China continues to grow at a superlative rate despite recent measures to try to slow down the country’s economic growth. The country has increased interest rates marginally, reduced the ease to get credit, and control the expansion in the real estate sector.
Recently, the World Bank raised the GDP estimate for China to 10.4% for this year, well above the previous estimate of 9.5% in May. The World Bank also raised the GDP estimate for 2007 to 9.3% from 8.5%. After reporting a 11.3% growth in the second quarter and given the growth upgrades, it is becoming even clearer that China will need to regulate economic growth or risk causing a climate of inflation.
In other key economic news, China’s July industrial production came in at 16.7% year-over-year, down from a record 19.5% in June but still robust enough to cause some concerns.
The Chinese central bank will need to raise interest rates to make sure the economy does not grow at pace that can cause inflation and bubble-like characteristics.
Raising Chinese interest rates will also help to drive up the value of the yuan against the U.S. dollar, which should help to moderate the climbing U.S. trading deficit with China. China’s July trade surplus was a record for the third straight month coming in at $14.6 billion.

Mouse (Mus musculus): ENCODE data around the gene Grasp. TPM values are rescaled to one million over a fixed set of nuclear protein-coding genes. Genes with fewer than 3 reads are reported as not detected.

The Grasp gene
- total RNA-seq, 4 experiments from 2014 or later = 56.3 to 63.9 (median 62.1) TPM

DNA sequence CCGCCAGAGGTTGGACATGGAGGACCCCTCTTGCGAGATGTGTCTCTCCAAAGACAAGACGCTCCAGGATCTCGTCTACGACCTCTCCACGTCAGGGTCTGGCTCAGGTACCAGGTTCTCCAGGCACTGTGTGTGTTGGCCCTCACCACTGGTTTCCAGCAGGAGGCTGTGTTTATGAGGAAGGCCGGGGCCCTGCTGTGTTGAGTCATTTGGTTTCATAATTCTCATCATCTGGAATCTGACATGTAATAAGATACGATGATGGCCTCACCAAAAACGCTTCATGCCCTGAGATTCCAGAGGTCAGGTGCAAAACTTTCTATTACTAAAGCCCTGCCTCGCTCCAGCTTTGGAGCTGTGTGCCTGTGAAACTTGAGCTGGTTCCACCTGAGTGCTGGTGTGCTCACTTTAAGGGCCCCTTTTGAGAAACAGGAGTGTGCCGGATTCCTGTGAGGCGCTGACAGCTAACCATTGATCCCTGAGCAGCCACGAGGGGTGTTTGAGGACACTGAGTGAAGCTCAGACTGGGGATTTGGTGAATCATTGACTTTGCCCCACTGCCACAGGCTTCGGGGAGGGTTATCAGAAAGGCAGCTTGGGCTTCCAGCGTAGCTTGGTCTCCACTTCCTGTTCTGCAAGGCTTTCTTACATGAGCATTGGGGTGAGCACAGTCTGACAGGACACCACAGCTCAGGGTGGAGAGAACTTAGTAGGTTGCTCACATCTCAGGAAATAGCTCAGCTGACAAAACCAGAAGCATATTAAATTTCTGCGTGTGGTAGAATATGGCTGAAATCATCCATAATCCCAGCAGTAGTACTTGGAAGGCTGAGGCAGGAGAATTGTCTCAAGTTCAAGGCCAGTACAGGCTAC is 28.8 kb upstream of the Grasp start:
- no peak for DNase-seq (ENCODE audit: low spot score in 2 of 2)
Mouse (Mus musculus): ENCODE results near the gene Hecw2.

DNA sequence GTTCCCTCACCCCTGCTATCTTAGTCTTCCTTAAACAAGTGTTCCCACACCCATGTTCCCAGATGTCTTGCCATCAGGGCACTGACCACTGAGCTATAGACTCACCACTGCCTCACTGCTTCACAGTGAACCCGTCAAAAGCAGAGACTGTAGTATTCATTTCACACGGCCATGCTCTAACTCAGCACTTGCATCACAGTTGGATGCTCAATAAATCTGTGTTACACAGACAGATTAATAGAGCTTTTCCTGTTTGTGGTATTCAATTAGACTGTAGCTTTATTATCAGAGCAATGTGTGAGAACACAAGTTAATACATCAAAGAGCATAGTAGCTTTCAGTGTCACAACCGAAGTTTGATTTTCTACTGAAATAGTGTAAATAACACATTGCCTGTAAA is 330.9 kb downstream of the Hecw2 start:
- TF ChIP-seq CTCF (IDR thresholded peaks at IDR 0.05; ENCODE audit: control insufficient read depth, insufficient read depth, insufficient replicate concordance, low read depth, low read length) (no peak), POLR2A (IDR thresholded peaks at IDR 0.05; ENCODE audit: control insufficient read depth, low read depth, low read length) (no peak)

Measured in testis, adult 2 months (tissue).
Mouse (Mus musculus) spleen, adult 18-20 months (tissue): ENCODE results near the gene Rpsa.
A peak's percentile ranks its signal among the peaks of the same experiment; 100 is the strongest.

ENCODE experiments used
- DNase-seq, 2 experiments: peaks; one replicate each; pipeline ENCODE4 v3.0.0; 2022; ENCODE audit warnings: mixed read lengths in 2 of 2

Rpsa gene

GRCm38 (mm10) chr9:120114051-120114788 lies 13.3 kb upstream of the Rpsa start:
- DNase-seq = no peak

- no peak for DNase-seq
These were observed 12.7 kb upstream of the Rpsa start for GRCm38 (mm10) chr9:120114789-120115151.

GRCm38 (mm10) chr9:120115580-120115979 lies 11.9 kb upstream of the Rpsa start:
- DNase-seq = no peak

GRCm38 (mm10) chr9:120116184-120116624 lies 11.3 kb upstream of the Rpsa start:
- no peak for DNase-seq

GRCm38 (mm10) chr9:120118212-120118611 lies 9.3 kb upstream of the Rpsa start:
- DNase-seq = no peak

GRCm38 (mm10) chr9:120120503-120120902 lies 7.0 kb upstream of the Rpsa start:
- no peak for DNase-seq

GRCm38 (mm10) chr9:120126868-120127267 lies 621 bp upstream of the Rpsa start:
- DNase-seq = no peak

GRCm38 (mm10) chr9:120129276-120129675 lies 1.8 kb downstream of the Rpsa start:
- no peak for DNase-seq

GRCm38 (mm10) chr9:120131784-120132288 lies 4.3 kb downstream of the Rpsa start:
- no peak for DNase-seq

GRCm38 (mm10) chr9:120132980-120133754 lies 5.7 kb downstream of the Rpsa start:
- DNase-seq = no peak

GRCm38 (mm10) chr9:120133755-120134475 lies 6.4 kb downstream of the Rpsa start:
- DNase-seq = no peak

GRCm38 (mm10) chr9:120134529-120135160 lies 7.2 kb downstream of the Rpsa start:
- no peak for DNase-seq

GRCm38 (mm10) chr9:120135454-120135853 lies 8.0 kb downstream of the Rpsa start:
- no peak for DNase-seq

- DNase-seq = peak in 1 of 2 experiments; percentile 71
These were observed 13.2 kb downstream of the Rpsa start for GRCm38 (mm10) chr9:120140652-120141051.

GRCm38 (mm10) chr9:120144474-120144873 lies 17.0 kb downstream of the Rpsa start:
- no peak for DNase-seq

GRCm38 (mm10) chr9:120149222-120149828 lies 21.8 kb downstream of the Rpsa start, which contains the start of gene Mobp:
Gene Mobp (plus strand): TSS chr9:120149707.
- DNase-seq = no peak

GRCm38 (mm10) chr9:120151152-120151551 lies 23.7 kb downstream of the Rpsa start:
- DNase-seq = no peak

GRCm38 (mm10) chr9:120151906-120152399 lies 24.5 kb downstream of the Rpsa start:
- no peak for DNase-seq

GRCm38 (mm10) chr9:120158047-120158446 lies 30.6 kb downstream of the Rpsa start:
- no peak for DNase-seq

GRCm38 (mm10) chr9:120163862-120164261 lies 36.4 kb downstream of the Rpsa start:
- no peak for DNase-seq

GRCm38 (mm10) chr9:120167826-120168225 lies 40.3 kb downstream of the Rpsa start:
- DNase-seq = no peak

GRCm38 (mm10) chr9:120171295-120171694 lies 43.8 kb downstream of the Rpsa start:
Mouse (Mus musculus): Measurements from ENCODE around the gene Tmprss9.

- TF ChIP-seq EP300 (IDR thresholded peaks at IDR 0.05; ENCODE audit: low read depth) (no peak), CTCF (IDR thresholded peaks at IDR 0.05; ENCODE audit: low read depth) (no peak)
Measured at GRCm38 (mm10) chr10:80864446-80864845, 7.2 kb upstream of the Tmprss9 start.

For 2006, estimates call for China’s trade surplus to grow in excess of 50% compared to the surplus of $101.88 billion in 2005. The upward trend in China’s trade surplus will continue to put pressure on the country to increase the value of the yuan. The United States and European Union want this and China will need to address this or we could see more and stiffer retaliation from the United States, which has talked about a potential 27.5% tariff on Chinese goods.
Now the ball is in China’s court and we’ll see what it does. I’m betting on minor upward moves in the yuan and not a change to a flexible exchange rate system.